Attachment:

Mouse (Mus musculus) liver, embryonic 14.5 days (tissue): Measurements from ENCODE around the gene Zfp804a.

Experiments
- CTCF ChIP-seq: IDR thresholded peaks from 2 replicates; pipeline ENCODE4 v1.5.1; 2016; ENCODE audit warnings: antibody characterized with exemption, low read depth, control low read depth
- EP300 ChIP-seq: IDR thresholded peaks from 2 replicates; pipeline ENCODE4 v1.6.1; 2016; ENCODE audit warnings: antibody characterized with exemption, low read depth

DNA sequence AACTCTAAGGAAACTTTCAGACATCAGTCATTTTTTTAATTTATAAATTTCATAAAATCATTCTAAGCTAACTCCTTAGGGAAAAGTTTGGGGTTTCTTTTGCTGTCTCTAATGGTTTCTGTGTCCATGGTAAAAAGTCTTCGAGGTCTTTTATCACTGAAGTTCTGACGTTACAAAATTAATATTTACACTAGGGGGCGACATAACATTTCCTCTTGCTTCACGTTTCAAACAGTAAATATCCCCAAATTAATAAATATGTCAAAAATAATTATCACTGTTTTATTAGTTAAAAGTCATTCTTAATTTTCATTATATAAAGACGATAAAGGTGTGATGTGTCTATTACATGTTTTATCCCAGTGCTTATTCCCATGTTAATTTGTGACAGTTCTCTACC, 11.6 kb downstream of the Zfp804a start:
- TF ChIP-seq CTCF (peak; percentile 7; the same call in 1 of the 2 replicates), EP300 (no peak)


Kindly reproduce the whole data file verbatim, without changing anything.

Mouse (Mus musculus) liver, embryonic 14.5 days (tissue): Measurements from ENCODE around the gene Zfp804a.

Experiments
- CTCF ChIP-seq: IDR thresholded peaks from 2 replicates; pipeline ENCODE4 v1.5.1; 2016; ENCODE audit warnings: antibody characterized with exemption, low read depth, control low read depth
- EP300 ChIP-seq: IDR thresholded peaks from 2 replicates; pipeline ENCODE4 v1.6.1; 2016; ENCODE audit warnings: antibody characterized with exemption, low read depth

DNA sequence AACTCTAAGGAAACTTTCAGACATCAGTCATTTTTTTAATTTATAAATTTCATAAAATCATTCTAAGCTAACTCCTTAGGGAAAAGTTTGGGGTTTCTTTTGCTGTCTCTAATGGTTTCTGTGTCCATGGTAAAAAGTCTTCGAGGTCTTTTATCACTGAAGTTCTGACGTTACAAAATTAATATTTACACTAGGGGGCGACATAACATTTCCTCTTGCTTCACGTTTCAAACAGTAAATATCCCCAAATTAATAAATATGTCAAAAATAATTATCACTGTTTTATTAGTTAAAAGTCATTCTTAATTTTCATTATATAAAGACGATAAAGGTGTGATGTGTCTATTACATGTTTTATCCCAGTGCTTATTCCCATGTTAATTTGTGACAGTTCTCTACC, 11.6 kb downstream of the Zfp804a start:
- TF ChIP-seq CTCF (peak; percentile 7; the same call in 1 of the 2 replicates), EP300 (no peak)